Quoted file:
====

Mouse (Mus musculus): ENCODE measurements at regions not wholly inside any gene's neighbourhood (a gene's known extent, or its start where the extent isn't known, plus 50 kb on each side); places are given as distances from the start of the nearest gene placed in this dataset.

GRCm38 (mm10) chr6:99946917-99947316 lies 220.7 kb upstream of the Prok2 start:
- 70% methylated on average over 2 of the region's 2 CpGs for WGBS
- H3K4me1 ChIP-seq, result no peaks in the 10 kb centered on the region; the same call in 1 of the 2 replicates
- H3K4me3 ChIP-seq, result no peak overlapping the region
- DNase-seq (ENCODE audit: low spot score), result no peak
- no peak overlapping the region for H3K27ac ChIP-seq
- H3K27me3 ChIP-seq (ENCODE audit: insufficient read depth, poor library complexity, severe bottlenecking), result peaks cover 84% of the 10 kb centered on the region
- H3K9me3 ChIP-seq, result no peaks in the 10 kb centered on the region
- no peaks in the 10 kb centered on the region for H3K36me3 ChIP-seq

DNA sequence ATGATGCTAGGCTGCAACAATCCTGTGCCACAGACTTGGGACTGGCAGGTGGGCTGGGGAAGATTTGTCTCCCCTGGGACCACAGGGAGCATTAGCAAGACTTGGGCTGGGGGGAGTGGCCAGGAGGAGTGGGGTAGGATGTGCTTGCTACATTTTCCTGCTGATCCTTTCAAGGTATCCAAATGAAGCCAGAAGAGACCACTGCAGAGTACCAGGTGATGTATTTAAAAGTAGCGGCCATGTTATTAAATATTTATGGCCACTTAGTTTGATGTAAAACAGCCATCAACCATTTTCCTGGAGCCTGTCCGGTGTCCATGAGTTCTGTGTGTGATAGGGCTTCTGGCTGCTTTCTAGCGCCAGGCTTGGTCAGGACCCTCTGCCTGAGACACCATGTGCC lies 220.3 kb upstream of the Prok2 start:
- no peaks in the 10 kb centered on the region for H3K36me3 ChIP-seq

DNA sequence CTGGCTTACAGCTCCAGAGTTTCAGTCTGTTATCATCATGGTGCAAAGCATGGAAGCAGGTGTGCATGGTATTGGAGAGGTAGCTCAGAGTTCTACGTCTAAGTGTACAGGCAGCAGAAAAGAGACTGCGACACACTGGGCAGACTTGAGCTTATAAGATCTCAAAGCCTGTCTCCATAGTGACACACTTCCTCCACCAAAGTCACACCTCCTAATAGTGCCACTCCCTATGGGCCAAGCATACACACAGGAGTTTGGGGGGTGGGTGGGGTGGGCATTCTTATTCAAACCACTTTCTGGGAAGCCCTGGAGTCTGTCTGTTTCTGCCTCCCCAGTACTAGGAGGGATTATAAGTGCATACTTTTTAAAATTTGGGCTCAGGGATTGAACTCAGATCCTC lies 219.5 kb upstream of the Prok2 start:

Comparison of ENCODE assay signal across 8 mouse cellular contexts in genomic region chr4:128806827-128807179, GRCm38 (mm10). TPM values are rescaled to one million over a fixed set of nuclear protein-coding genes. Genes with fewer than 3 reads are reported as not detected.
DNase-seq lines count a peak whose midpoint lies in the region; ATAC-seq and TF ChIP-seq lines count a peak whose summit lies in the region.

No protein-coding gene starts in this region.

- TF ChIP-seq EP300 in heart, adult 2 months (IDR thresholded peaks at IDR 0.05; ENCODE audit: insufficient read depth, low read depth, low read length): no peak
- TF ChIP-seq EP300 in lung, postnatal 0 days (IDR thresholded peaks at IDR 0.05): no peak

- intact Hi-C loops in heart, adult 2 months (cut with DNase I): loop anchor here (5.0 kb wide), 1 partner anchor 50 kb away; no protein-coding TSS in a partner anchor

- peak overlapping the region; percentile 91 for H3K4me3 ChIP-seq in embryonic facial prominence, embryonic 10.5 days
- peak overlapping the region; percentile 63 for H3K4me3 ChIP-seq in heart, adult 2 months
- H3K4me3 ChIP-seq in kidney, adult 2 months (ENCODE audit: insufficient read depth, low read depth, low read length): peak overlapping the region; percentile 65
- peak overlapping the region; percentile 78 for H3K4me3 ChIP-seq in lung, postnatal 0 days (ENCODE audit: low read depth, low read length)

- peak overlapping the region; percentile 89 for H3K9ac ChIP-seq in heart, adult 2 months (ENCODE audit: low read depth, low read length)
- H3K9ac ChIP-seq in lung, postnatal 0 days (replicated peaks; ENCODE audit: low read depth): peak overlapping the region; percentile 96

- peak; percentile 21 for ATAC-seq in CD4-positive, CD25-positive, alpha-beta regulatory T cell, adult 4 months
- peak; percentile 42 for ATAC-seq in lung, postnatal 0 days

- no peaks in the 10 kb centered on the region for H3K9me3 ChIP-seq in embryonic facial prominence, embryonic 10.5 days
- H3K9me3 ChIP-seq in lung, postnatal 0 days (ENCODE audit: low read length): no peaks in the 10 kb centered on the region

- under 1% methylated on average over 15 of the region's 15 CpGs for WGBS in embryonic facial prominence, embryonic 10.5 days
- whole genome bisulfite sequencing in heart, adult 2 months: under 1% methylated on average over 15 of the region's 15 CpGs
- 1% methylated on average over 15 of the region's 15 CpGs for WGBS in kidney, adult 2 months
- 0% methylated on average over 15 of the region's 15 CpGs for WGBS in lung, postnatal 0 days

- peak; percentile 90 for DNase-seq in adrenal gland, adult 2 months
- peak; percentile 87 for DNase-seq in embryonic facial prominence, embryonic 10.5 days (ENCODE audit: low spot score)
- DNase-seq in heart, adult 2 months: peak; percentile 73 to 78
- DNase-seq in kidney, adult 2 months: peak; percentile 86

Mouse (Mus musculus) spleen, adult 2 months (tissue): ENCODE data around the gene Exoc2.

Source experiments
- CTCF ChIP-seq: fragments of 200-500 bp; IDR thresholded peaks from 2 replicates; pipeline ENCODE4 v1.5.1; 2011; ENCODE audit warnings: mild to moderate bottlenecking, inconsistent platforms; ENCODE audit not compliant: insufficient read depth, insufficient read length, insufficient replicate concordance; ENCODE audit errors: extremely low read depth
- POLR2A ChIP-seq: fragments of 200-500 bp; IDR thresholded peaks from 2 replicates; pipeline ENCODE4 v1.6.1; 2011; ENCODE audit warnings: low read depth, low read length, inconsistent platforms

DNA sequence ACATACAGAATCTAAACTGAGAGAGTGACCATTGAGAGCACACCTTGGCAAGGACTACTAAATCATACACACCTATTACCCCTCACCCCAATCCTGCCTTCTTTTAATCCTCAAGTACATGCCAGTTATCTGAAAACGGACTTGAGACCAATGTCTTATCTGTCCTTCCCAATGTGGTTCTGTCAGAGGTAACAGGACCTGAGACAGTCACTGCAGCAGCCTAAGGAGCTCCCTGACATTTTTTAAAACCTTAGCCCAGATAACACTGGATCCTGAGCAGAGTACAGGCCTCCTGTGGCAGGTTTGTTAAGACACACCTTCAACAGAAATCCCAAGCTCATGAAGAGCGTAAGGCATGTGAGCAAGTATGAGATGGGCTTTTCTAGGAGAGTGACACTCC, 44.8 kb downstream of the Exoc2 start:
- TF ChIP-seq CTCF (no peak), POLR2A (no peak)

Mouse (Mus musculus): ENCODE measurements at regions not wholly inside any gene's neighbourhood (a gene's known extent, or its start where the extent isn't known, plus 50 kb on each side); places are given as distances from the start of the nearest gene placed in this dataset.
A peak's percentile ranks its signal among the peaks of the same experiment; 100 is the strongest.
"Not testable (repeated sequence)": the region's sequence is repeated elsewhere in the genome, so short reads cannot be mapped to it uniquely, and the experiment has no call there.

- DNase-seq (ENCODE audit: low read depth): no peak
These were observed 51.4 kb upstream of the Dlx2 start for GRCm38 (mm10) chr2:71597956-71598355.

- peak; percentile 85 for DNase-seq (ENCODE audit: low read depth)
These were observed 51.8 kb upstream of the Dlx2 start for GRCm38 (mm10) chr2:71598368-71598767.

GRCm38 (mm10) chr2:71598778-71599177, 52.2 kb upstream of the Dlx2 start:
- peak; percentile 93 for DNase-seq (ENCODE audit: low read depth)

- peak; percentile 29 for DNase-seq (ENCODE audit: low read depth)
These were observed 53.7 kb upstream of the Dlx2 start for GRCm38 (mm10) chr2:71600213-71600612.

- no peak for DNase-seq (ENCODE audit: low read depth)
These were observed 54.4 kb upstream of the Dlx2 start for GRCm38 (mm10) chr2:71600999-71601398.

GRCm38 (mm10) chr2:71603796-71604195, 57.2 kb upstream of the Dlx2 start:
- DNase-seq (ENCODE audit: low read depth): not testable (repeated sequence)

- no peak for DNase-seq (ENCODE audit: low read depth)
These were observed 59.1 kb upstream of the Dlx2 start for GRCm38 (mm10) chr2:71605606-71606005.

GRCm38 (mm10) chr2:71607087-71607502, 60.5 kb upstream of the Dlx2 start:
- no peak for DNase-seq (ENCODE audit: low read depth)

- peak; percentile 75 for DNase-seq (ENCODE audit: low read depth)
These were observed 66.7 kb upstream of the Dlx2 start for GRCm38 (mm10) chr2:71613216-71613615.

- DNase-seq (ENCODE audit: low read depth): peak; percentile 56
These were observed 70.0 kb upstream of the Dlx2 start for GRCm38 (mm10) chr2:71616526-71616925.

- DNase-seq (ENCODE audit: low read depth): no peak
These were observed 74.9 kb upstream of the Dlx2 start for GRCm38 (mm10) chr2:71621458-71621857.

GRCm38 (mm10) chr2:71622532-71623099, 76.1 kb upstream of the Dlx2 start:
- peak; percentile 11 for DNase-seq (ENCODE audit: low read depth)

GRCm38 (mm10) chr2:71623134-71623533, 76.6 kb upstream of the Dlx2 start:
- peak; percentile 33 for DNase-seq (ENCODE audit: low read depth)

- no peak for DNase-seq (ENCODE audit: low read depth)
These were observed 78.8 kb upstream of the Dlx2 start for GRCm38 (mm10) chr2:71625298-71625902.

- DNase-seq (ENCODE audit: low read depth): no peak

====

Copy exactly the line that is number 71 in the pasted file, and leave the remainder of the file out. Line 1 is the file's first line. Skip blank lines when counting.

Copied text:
GRCm38 (mm10) chr2:71623134-71623533, 76.6 kb upstream of the Dlx2 start: